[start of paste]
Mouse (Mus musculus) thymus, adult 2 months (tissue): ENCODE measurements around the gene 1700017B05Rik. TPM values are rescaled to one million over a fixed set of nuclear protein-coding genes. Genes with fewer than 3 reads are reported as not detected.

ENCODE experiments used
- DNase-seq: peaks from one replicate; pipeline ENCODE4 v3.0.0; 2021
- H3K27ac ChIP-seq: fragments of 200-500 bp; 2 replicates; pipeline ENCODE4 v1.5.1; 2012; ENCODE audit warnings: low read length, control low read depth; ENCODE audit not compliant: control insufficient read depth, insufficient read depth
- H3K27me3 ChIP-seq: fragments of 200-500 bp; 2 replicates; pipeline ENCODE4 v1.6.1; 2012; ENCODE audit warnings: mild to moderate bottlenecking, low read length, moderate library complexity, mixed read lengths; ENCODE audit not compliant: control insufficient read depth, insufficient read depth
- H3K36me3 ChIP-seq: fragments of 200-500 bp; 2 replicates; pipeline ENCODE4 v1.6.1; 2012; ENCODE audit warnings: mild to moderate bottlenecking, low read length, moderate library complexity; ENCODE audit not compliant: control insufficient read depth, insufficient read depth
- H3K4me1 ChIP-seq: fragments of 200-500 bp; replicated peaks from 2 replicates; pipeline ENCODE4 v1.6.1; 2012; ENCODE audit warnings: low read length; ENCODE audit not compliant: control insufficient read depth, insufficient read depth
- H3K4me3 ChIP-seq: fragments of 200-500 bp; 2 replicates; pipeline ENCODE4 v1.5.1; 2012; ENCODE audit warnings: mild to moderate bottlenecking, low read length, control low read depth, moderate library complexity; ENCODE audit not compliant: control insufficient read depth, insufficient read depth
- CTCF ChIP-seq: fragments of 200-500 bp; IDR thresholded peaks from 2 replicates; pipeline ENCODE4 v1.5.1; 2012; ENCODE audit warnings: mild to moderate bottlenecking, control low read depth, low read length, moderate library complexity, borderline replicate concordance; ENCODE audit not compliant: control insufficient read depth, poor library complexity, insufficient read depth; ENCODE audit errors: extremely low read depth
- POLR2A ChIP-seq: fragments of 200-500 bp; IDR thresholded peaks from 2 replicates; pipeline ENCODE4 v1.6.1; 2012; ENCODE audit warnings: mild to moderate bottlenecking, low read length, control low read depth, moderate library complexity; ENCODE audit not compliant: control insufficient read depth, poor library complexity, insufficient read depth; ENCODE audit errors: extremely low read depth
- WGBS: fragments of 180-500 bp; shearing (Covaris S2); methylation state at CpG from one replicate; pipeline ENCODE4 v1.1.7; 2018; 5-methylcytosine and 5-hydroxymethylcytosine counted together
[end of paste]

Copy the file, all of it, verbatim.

Mouse (Mus musculus) thymus, adult 2 months (tissue): ENCODE measurements around the gene 1700017B05Rik. TPM values are rescaled to one million over a fixed set of nuclear protein-coding genes. Genes with fewer than 3 reads are reported as not detected.

ENCODE experiments used
- DNase-seq: peaks from one replicate; pipeline ENCODE4 v3.0.0; 2021
- H3K27ac ChIP-seq: fragments of 200-500 bp; 2 replicates; pipeline ENCODE4 v1.5.1; 2012; ENCODE audit warnings: low read length, control low read depth; ENCODE audit not compliant: control insufficient read depth, insufficient read depth
- H3K27me3 ChIP-seq: fragments of 200-500 bp; 2 replicates; pipeline ENCODE4 v1.6.1; 2012; ENCODE audit warnings: mild to moderate bottlenecking, low read length, moderate library complexity, mixed read lengths; ENCODE audit not compliant: control insufficient read depth, insufficient read depth
- H3K36me3 ChIP-seq: fragments of 200-500 bp; 2 replicates; pipeline ENCODE4 v1.6.1; 2012; ENCODE audit warnings: mild to moderate bottlenecking, low read length, moderate library complexity; ENCODE audit not compliant: control insufficient read depth, insufficient read depth
- H3K4me1 ChIP-seq: fragments of 200-500 bp; replicated peaks from 2 replicates; pipeline ENCODE4 v1.6.1; 2012; ENCODE audit warnings: low read length; ENCODE audit not compliant: control insufficient read depth, insufficient read depth
- H3K4me3 ChIP-seq: fragments of 200-500 bp; 2 replicates; pipeline ENCODE4 v1.5.1; 2012; ENCODE audit warnings: mild to moderate bottlenecking, low read length, control low read depth, moderate library complexity; ENCODE audit not compliant: control insufficient read depth, insufficient read depth
- CTCF ChIP-seq: fragments of 200-500 bp; IDR thresholded peaks from 2 replicates; pipeline ENCODE4 v1.5.1; 2012; ENCODE audit warnings: mild to moderate bottlenecking, control low read depth, low read length, moderate library complexity, borderline replicate concordance; ENCODE audit not compliant: control insufficient read depth, poor library complexity, insufficient read depth; ENCODE audit errors: extremely low read depth
- POLR2A ChIP-seq: fragments of 200-500 bp; IDR thresholded peaks from 2 replicates; pipeline ENCODE4 v1.6.1; 2012; ENCODE audit warnings: mild to moderate bottlenecking, low read length, control low read depth, moderate library complexity; ENCODE audit not compliant: control insufficient read depth, poor library complexity, insufficient read depth; ENCODE audit errors: extremely low read depth
- WGBS: fragments of 180-500 bp; shearing (Covaris S2); methylation state at CpG from one replicate; pipeline ENCODE4 v1.1.7; 2018; 5-methylcytosine and 5-hydroxymethylcytosine counted together